Imran Ahmad isn’t the sort of Muslim you’d find gracing the front page of The Herald-Sun on the morning after an anti-terror raid. There’s no beard, no turban, no white robes. When I caught up with Ahmad earlier this week, he was dressed in the same near formal manner as any other middle class Englishman taking a holiday down under.
Okay, it’s true – he wasn’t in the red tie and white shoes he wore when entering the Bonnie Baby contest. For that look, you’ll have to check out the front cover of Ahmed’s debut book, a memoir called Unimagined: a Muslim boy meets the West. (Ahmad wasn’t happy with the outcome of the contest. "I was cheated
out of first place by typical third world corruption," he laments.)
Apart from this early setback, Ahmad’s life seems quite typical for a child of first generation middle class South Asian migrants in England — or Australia, for that matter.
Unimagined might be described as a rather unimaginative book. Certainly, it doesn’t contain any of the fighting radicals, extremists, fundamentalists and other nasty types who, if you believe what you read in the New York Post, are the only types of Muslims that exist.
Ahmad is happy, however, to talk about these issues in real life. I asked him how he was affected by the 7/7 bombings in London.
"When I first heard about the bombings, I thought: ‘Please God, [let the bombers]be some bloody foreigners’," he said. "The reality which slowly unfolded was as bad as it could possibly be — three of the bombers were British men of Pakistani origin. I had absolutely nothing else in common with them, but I still felt a guilty connection.
"I think, as with 9/11, we get sucked into a no-win situation due to tribalism. Even though we have nothing in common with these people — in terms of values, culture, beliefs, intellect, profession — we find ourselves being identified with them because of one or two specific characteristics, and then we are expected to express our apologies for what they did (and thus confirm the tribal commonality) or be condemned for not expressing enough outrage.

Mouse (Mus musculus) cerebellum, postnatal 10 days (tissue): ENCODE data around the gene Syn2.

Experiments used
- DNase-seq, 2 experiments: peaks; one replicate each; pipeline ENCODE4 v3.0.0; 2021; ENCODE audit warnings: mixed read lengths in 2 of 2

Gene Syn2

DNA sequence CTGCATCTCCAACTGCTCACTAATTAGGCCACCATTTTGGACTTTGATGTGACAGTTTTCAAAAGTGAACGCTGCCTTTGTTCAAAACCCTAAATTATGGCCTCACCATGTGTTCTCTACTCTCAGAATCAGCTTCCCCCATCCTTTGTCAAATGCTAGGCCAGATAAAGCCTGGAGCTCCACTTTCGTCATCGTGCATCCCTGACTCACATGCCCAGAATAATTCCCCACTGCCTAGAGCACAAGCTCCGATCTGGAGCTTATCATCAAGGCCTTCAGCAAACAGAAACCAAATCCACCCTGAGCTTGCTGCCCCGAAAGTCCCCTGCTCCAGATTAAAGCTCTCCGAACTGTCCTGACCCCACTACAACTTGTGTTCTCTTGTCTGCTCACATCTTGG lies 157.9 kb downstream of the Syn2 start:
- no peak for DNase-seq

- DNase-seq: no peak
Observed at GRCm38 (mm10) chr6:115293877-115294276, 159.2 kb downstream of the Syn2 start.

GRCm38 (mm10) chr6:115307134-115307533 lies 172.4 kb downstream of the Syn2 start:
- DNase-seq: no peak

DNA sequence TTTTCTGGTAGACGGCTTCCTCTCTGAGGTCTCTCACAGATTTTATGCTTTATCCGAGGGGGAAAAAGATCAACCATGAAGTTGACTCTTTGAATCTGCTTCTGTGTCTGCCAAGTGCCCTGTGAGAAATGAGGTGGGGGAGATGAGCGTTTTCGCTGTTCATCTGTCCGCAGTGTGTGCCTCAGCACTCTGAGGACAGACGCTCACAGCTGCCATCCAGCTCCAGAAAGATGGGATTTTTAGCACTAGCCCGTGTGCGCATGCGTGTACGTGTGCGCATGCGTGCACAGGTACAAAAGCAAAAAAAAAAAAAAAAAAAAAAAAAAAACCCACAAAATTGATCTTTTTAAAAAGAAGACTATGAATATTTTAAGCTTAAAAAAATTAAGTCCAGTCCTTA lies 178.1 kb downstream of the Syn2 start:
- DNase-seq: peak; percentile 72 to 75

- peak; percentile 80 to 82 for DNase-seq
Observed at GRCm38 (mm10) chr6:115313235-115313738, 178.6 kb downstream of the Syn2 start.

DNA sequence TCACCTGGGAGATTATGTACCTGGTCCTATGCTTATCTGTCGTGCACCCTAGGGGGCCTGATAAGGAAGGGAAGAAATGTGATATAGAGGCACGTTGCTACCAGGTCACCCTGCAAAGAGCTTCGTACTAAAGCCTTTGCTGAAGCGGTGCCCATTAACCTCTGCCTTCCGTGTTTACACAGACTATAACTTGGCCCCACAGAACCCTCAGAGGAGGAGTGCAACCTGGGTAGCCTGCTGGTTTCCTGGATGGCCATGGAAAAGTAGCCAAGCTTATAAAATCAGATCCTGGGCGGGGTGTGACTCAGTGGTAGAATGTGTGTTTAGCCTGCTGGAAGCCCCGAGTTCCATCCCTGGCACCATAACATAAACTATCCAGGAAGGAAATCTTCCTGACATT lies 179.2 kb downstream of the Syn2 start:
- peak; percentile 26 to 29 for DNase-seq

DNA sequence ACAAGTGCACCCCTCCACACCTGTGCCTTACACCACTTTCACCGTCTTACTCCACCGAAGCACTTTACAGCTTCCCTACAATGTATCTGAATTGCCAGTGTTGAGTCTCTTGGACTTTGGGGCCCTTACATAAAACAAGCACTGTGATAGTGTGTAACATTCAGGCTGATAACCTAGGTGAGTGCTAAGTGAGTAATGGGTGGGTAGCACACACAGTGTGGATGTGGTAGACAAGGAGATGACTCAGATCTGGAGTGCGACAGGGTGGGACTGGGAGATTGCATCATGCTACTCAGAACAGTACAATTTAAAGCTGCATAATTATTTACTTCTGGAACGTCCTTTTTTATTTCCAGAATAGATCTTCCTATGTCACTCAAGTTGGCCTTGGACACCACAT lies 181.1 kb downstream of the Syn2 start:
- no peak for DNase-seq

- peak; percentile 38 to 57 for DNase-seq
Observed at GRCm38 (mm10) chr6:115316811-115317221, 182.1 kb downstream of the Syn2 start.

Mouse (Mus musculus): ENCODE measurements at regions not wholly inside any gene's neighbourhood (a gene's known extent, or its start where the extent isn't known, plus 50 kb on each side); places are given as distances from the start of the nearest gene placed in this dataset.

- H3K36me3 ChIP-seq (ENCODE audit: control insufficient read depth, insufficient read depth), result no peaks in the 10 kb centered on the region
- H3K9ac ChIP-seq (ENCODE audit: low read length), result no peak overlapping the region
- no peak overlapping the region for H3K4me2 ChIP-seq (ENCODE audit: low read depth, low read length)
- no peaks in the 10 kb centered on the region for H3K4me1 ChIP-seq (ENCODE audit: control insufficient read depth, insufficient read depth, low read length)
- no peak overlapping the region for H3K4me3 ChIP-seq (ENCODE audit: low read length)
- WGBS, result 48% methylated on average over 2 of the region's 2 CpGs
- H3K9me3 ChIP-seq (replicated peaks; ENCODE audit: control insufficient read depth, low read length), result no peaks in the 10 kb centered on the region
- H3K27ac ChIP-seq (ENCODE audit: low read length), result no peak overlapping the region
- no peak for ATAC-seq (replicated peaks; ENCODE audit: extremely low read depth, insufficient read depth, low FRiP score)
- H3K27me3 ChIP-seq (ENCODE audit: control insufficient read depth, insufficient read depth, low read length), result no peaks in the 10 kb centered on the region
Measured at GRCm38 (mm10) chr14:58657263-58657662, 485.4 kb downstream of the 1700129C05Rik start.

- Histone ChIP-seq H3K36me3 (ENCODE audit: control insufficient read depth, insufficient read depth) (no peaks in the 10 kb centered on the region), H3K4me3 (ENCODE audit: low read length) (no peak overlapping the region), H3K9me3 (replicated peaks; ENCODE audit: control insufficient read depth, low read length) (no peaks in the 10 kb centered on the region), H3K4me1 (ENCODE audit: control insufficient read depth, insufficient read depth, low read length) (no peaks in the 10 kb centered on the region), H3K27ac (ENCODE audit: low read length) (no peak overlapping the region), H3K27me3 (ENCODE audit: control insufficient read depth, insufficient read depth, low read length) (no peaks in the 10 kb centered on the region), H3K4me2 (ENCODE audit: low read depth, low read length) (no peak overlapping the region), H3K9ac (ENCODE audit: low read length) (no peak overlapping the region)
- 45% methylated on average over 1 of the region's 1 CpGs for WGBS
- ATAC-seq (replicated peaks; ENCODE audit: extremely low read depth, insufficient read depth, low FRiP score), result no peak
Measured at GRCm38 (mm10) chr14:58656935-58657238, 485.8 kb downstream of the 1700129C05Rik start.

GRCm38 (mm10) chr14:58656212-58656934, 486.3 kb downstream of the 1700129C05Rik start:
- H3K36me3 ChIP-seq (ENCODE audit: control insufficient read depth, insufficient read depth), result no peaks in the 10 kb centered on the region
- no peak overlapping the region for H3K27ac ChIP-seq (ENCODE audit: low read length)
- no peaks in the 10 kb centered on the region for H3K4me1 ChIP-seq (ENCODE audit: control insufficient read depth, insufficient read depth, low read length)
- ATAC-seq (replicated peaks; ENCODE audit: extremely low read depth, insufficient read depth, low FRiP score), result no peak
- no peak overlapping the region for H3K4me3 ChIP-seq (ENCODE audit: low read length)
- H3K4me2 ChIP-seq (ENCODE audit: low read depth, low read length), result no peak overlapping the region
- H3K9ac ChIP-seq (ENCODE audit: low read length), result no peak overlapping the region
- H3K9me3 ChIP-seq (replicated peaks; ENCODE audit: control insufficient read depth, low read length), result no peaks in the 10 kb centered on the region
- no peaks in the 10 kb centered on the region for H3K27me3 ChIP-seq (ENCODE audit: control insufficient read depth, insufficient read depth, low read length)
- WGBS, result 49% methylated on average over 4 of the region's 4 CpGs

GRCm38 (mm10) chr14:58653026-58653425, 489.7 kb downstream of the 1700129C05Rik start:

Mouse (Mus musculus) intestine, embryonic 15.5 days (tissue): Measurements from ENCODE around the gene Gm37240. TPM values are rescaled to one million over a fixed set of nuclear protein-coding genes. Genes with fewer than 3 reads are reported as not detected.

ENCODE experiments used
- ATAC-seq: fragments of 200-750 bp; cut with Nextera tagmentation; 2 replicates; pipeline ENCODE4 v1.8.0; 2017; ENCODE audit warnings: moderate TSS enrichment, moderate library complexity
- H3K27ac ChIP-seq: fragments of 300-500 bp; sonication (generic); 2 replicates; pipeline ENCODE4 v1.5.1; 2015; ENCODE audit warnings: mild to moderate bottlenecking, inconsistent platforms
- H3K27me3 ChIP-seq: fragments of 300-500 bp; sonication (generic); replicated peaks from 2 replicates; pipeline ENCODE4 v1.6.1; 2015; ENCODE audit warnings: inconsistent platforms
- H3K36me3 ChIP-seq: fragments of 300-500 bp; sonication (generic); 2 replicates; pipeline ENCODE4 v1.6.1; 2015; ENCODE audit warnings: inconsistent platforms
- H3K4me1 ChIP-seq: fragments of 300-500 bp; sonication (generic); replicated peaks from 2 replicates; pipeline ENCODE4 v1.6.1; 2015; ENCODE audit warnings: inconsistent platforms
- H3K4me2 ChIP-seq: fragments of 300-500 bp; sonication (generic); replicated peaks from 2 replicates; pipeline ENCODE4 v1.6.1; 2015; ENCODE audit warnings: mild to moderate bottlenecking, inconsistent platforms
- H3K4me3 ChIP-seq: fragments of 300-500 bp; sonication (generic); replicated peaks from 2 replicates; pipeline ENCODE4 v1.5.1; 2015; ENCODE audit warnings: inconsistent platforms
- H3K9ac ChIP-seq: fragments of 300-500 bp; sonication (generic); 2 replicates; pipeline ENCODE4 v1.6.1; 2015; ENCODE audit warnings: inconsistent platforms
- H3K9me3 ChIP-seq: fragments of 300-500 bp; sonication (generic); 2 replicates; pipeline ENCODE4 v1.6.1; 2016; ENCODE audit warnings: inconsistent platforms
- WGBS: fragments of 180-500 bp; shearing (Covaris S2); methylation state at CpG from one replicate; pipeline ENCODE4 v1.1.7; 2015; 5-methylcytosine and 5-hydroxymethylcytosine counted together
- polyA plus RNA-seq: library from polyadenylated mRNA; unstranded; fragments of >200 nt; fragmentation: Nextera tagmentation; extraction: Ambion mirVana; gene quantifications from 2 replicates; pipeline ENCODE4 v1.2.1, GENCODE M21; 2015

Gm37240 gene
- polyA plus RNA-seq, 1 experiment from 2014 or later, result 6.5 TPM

"I won’t be defined by my DNA or by anyone else’s preconceptions."
Ahmad is scathing in his criticism of the management committees and imams who manage the UK’s mosques, especially those from Pakistani communities. He despises the emphasis on creating environments that have little relevance to Muslims outside a narrow cultural circle.
"They want [London mosques] to be Pakistani mosques, with all the baggage that comes with that. Why else are the sermons in Urdu, not English?" he says.
"Why are such significant Muslim institutions being run solely for the benefit of Pakistanis, rather than all British Muslims?"
Ahmad says he understands why such leaders cannot properly articulate a coherent post-7/7 message, and it infuriates him.
"These people are too ignorant and self-absorbed to have even registered the implications of the July 7 bombings. They are too detached from the reality of mainstream life in Britain to consider what role their own attitudes and behaviour play in all of this. They have no concept of the risk being posed to peaceful Muslim existence in British society."
Sounds like London has become a bit of a Londonistan. Speaking of which, I asked Ahmad how he felt about a book of the same name authored by tabloid columnist Melanie Phillips. Ahmad tells me he made some attempts at sensible dialogue with Phillips after reading an article in which she claimed that Muslims drew upon an alleged religious teaching that "lies or omissions for the ‘greater good’ of Islam are permissible". Ahmad was perturbed by Phillips’s lack of response when he pointed out the reference to religious lies in the third chapter of Paul’s letter to the Romans.
Then again, like so many neocons, Phillips provides other reasons to be written off. Ahmad tells me that she "lost all credibility" when, on an episode of the BBC’s Question Time, she stated that climate change was a myth.
That might explain why far-right bloggers like Tim Blair are so fond of her. It might also explain why Ahmad’s book has never been cited by Phillips during her numerous tirades against all things Islamic.
"My guess is that a book which humanises Muslims and portrays a Muslim boy as quite ordinary threatens her ‘brand’ far too much," he says.
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